Prongs 22, 24 have respective opposed surfaces 36, 38 which form a portion of a wire receiving channel 40. The wire receiving channel extends to the free end 34 of the enlarged section of the bottom portion 26. Each prong 22, 24 has threads provided on the outer surface thereof. The threads are configured to cooperate with threads provided on nut 14. Prong 22 and prong 24 are essentially mirror images of each other. Therefore, for ease of further explanation and understanding, the same reference numbers will be used for both prongs.

The nut 14, in the particular embodiment shown, is of a standard construction. An opening 46 with threads positioned about the circumference is positioned in the center of the nut. The opening 46 is dimensioned to receive the prongs 22, 24 therein.

The slide 13 is dimensioned to be received in the opening 46 of nut 14. A bottom surface 48 has an arcuate configuration.

In operation, wires 16, 18 are positioned in the wire receiving channel 40, as shown in FIG. 2. Wire 16 cooperates with the arcuate free end 34 of enlarged section 32. Corners of the arcuate portions 28, 30 are positioned to engage wire 16 if the wire is moved toward either opposing surface 36, 38. Consequently, the wire 16 is maintained within the wire receiving channel 40 by the arcuate free end 34 and the corners of arcuate portions 28, 30.

With wire 16 properly positioned, wire 18 is positioned in the wire receiving channel 40. Wire 18 is moved toward base member 20, but is prevented from movement past wire 16. As is evident from FIG. 2, the wire receiving channel 40 is dimensioned such that the wire 18 cannot be moved between wire 16 and opposed surfaces 36, 38.

After the wires are positioned in the channel 40, the nut 14 and slide 13 are moved into engagement with the prongs 22, 24. Once the nut 14 has been positioned on the prongs 22, 24, the nut is rotated or tightened until the bottom surface 48 of the slide 13 is urged into tight engagement with upper wire 18, causing the wires 16, 18 to be trapped between the slide 13 and enlarged section 32.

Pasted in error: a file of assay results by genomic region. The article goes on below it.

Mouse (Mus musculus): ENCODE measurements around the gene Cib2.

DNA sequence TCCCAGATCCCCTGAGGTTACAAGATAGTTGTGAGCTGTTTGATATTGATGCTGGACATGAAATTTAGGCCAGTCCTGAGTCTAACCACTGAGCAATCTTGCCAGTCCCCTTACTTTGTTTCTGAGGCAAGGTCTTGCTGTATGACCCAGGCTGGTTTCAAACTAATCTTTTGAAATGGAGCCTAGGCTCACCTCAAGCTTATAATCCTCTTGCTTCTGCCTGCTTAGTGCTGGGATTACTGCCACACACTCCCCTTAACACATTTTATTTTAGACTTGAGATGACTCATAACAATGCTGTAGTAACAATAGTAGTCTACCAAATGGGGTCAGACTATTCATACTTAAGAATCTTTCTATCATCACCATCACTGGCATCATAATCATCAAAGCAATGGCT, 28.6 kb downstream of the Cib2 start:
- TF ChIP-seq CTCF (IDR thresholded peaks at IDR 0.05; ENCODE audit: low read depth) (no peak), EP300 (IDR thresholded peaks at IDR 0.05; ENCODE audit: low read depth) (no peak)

It is important to note that although the prior art nuts were provided in tight engagement when the termination was originally completed, the nuts would become loose over time, allowing the wires to move away from each other thereby causing the electrical connection to be ineffective. This was particularly evident in environments in which elevated temperatures and vibration was present.

The configuration of the present invention greatly reduces the possibility of the nut becoming loose, even in severe environments. As the nut is tightened, the wires are forced toward the bottom portion 26. This causes the bottom portion to deform downward, away from the prongs 22, 24. As the bottom portions 26 is integrally attached to the arcuate resilient portions 28, 30, the deformation of the bottom portion 26 will cause the resilient portions 28, 30 to move to a stressed position. In this stressed position, the resilient portions 28, 30 will exert a force on the bottom portion 26. This force will cause the bottom portion 26 to resist the downward movement thereof. Consequently, if the nut is caused to move upward, away from wires 16, 18, the resilient force will cause the bottom portion 26 to move upward an equal distance. This will ensure that the wires will be maintained in electrical engagement over time, even when exposed to harsh environments.

An alternate embodiment of the invention is shown in FIGS. 4 through 6. Resilient portions 60, 62 extend from the sides of split bolt 64. Each resilient portion 60, 62 has two arcuate sections 66 and a wire engagement section 68. The wire engagement section 68 extends between the arcuate sections 66.

In the initial position, as shown in FIG. 5, the engagement sections 68 are provided between free ends 70 of the split bolt 64 and fixed end 72. However, as the nut 74 and slide 73 are moved toward the fixed end 72, the slide 73 is forced into engagement with the wires, which in turn forces the wires into engagement with the sections 68. The continued advancement of the nut and slide causes the wires to deform the engagement sections 68 to the position shown in FIG. 6. In this final position, the bottom of the wire engages the fixed end 72 and the engagement sections 68 of the split bolt 64.